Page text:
In many of the prior art structures overload protection is not provided or if it is, the expense of doing so is considerable.

OBJECTS OF THE INVENTION

In view of the above it is the aim of the invention to achieve the following objects singly or in combination:

to simplify the manufacture of scales of the described type by integrating the platform structure and the strain gage transducer or transducers in a unitary structure;

to reduce the costs of such scales and to simplify their calibration and adjustment while simultaneously assuring performance and accuracy which is at least equivalent to comparable scales of the prior art;

to construct the scale in such a manner that its output is relatively independent of the position of the load applied to the scale, or stated differently, insensitive to off-center load applications;

to provide overload protection means which limit the flexing of the individual bending beam transducers;

to support the integral scale platform and bending beam transducer structures in such a manner that the desired type of deflection of the integrated transducers is established to optimize the linearity characteristics and hysteresis effects; and

to minimize the effect of shock loads on the scale.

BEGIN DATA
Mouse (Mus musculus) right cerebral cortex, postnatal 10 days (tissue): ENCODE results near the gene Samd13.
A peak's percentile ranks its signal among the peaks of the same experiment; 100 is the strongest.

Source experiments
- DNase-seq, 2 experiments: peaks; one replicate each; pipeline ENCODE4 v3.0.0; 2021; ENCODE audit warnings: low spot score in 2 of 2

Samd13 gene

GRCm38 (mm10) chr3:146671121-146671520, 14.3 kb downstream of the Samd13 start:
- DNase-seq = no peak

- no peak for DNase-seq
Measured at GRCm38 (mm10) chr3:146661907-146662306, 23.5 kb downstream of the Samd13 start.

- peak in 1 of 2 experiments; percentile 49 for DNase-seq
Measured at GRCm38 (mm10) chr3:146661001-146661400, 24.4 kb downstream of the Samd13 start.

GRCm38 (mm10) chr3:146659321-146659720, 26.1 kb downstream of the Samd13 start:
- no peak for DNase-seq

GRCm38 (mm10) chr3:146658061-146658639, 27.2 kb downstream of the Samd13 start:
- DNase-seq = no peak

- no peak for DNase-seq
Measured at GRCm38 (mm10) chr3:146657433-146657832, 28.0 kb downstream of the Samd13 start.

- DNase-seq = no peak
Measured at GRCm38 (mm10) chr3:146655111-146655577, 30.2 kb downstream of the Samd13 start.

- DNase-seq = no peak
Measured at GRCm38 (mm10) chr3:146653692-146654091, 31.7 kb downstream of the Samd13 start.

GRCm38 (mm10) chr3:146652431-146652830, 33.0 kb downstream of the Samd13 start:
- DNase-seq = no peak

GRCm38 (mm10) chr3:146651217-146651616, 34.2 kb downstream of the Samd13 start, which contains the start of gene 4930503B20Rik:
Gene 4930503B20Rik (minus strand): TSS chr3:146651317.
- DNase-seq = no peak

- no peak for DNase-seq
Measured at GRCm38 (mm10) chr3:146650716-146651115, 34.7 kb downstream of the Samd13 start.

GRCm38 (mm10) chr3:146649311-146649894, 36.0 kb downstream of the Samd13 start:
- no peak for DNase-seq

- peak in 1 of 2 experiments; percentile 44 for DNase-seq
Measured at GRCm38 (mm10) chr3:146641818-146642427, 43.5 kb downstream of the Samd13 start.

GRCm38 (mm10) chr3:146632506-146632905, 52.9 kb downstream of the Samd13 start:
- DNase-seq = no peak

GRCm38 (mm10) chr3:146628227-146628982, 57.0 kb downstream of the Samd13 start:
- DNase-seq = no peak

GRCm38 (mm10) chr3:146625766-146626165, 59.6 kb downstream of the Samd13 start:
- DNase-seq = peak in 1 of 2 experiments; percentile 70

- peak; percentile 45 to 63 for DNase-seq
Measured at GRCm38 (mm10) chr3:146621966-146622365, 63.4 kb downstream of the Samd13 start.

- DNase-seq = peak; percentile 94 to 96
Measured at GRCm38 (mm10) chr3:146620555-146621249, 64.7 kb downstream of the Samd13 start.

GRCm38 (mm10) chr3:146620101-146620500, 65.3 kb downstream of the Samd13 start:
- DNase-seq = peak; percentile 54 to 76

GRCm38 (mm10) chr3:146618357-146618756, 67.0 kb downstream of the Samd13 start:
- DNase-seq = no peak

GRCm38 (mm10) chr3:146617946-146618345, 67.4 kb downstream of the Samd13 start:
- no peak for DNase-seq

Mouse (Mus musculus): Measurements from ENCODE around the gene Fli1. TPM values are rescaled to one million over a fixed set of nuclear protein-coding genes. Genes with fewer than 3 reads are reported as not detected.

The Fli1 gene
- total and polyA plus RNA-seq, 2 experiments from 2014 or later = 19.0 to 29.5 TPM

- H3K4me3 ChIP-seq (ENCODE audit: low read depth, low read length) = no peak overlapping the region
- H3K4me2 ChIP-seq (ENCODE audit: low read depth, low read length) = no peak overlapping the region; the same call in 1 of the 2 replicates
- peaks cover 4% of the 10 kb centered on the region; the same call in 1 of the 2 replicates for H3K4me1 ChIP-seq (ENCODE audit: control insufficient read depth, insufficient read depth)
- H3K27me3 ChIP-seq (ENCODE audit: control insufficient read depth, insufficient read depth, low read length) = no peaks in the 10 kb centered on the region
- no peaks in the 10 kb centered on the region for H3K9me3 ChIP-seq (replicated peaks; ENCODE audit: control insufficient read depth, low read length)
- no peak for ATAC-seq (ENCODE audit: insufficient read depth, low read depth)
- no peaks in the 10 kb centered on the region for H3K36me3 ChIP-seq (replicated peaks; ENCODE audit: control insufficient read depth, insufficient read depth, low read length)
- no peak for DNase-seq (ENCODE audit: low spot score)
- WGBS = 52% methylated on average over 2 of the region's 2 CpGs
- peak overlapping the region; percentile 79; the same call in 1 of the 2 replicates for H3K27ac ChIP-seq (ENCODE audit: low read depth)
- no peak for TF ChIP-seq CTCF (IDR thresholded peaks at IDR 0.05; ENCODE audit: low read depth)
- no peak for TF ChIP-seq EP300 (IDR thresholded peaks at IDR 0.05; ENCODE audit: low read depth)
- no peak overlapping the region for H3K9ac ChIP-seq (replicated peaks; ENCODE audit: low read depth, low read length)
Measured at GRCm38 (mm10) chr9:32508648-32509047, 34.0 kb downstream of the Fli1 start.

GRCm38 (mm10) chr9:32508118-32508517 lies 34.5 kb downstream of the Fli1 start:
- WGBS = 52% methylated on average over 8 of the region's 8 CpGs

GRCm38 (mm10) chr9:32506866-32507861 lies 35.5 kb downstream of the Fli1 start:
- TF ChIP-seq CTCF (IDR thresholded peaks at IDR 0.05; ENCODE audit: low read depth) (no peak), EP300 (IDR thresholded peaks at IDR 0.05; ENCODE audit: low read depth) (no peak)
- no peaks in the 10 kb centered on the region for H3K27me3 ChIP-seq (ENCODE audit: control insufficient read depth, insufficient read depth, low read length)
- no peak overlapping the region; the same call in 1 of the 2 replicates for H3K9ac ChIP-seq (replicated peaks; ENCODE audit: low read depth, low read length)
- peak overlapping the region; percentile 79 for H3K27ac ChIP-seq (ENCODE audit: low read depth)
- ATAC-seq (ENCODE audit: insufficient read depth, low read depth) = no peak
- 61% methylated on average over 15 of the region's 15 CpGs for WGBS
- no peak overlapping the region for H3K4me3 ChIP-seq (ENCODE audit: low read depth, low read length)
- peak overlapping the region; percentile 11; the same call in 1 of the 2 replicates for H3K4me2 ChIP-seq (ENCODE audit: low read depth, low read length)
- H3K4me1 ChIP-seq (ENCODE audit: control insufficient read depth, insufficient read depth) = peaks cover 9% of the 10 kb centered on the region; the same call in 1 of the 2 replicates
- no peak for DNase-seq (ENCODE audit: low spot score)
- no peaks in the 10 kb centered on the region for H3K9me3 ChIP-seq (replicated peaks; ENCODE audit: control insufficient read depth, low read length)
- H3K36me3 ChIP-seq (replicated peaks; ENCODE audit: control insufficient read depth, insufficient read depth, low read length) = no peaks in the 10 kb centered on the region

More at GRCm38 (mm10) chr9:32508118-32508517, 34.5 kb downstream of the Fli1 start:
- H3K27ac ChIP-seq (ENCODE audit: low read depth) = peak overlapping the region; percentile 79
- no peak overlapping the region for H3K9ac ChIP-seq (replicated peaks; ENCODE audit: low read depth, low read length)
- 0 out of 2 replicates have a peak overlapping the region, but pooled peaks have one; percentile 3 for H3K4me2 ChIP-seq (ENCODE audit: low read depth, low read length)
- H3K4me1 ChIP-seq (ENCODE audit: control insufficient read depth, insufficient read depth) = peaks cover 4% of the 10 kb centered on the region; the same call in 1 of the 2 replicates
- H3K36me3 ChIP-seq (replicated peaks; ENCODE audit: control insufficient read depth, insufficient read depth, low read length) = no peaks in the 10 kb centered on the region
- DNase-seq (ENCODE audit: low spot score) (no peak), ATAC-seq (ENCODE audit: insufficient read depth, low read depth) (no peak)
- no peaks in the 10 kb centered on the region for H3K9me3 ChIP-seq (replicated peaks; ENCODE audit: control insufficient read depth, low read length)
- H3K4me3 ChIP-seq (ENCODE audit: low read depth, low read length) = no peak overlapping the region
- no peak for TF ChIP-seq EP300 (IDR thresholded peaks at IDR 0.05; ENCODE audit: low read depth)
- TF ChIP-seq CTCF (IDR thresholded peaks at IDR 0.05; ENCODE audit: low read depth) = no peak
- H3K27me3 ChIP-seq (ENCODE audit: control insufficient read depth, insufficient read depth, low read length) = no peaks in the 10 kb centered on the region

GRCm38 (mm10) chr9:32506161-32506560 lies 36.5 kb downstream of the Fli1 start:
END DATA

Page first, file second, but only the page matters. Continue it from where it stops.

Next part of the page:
SUMMARY OF THE INVENTION

According to the invention there is provided a weighing apparatus, comprising a platform and strain gage transducer means constructed as an integral part or parts of the platform. Each strain gage transducer has a free end and a fixed end merging into the platform. Strain gage elements are operatively secured to the beam structures. Mounting feet, preferably of resilient material, are secured through spacer elements to the free end of the beam structures serving to support the weighing apparatus on the mounting surface.

According to the invention there is further provided a method for manufacturing scales of the type described by the following steps. First, a platform is prepared. Then a plurality of holes are drilled into the platform in groups of four holes each. A plurality of slots are then machined into the platform whereby they extend inwardly from the edges of the platform so that two slots each extend in parallel to each other; each slot connecting two holes. Thus, two slots form a cantilever type bending beam structure as an integral part of the platform. Thereafter strain gage elements are secured to the beam structure, for example, in the region between two adjacent holes, the strain gage elements electrically interconnected with the strain gage elements secured to the other beam structures to form an electro-mechanically operative weighing structure.

BRIEF FIGURE DESCRIPTION

In order that the invention may be clearly understood, it will now be described, by way of example, with reference to the accompanying drawings, wherein: